As nice as it is to come out of the weekend with a win, the No. 4 Harvard women’s squash team has got to be itching for a real opponent by now. Unfortunately, the Crimson has two months to wait.
Harvard (4-0, 3-0 Ivy) blanked No. 11 Cornell 9-0 Saturday in Ithaca in its last game until February. Like every time the Crimson faces off against the Big Red (1-3, 0-3), it was hardly a contest—Harvard did not see a single match go to four games, and had several matches where Crimson players dropped no more than four points total. Freshman and intercollegiate No. 10 Jen Blumberg didn’t lose a single point in her 3-0 win at No. 3.
Heading into the match with the knowledge that Harvard has beaten Cornell for seven straight years, the team focused on improving specific types of shots and aspects of individual play like footwork.
“The coaches and I try to emphasize technical skills,” said co-captain and intercollegiate No. 7 Lindsey Wilkins. “You can be focused on how you’re playing when winning is kind of inevitable.”
Wilkins, who won her match at No. 2, 9-3, 9-0, 9-0, added that the easier competition allows players to be less conservative and take more risks than they would if the match were closer.
“We were working on self-improvement,” said senior Stephanie Hendricks, adding that an easy win doesn’t permit “sloppy” play. “It’s a different kind of challenge.”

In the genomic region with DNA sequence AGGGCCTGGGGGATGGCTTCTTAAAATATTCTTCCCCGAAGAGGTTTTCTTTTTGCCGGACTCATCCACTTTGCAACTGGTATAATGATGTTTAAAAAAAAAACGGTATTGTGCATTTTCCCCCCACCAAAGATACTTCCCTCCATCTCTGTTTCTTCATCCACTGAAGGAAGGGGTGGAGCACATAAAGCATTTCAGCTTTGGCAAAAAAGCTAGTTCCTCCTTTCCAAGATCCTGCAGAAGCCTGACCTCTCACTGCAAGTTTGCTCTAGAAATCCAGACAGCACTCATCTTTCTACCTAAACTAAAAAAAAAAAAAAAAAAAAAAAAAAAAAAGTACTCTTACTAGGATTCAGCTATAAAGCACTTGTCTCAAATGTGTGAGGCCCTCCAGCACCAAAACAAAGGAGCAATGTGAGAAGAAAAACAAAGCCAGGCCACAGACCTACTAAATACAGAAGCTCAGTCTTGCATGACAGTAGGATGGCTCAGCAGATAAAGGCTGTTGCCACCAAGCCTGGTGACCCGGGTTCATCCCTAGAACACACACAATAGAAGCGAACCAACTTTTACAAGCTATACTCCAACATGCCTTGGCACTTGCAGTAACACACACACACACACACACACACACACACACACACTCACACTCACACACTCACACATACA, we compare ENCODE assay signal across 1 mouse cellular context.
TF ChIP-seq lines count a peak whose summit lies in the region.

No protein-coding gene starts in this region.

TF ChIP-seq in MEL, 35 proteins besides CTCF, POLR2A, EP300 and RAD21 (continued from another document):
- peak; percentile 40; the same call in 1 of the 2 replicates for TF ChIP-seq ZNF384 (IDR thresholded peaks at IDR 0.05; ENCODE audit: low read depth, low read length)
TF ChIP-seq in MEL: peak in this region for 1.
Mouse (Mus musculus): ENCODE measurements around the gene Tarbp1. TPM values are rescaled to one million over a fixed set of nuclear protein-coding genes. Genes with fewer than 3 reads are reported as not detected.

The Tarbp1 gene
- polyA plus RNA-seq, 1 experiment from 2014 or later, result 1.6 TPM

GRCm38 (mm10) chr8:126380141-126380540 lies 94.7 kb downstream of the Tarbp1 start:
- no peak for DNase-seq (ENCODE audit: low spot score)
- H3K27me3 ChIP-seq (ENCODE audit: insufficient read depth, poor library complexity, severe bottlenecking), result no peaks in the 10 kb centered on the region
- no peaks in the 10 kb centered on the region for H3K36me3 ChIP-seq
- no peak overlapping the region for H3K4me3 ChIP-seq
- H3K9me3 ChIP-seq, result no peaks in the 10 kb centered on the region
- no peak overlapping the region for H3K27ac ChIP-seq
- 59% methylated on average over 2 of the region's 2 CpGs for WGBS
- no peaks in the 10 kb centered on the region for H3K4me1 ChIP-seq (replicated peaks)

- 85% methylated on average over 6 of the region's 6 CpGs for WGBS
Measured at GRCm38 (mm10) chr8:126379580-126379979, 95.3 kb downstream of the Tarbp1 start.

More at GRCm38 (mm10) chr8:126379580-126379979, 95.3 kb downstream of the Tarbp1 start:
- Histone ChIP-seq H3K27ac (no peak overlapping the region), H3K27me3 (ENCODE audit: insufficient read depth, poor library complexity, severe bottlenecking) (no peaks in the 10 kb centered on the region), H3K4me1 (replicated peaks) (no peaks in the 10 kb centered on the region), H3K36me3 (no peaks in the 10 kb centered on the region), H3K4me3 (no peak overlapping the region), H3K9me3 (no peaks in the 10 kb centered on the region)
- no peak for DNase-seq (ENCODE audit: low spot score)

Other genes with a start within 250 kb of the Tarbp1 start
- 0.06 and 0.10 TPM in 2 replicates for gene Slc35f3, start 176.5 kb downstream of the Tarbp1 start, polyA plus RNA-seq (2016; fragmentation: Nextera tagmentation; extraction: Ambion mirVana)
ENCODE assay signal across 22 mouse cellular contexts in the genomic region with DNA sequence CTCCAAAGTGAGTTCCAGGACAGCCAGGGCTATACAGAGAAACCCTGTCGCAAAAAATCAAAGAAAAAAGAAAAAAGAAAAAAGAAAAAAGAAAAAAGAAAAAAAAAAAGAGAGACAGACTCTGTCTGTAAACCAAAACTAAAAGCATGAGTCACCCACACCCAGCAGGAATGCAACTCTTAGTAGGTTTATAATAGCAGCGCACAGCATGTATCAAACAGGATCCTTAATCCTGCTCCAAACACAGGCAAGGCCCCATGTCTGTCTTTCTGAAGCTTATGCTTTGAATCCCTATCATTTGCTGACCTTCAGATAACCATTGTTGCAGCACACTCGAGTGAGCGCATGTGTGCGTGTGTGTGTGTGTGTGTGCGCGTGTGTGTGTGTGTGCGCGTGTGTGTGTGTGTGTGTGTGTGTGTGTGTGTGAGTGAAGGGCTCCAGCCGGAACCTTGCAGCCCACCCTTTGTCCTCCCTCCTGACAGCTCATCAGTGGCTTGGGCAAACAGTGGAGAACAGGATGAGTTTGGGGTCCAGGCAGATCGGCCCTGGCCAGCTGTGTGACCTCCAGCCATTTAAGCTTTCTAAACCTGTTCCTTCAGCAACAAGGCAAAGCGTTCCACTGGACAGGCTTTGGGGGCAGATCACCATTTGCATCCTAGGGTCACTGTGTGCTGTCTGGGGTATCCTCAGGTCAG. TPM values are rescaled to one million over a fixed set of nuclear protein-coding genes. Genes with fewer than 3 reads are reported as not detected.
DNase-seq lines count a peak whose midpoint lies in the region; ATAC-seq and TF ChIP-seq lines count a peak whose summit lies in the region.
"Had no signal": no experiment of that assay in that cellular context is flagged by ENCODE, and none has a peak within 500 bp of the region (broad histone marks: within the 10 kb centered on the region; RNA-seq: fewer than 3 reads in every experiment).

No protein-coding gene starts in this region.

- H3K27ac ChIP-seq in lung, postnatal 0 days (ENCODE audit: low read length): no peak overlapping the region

Hendricks, playing at No. 8, won her match 9-1, 9-1, 9-3.
With the lighter half of the season over, the Crimson looks ahead to the definitive portion of its schedule.
The next match will be crucial bout with No. 2 Trinity on Feb. 3. The Bantams were national champions in 2002 and 2003, and have a stacked lineup of international players that will undoubtedly prove a difficult test for the Crimson.
But Trinity isn’t even the toughest team Harvard will face in February. Defending national and Ivy champion Yale, ranked first in the country, lies in the path of any women’s squash team looking to make a run at the national title.
The Bulldogs face off against Trinity on Jan. 26, so one of the titans must face Harvard with a loss. The Crimson will be looking to exploit any weakness it can find, both in the dual match and at the Howe Cup team championship, which determines the national champion.
The key to beating those teams, Wilkins said, is “a combination of staying healthy, staying fit, and staying focused.”
To prepare for February’s competition, Harvard will undergo an intense practice schedule throughout reading period and finals, culminating in a training trip to San Francisco over the intersession break. The Crimson will get a chance to hone its skills against unfamiliar club teams and male opponents, and be, as Hendricks said, “totally saturated with squash.”
“It’ll be helpful for us to play different types of matches,” Wilkins added, “to get mentally and physically ready for February.”
—Staff writer Lisa J. Kennelly can be reached at firstname.lastname@example.org.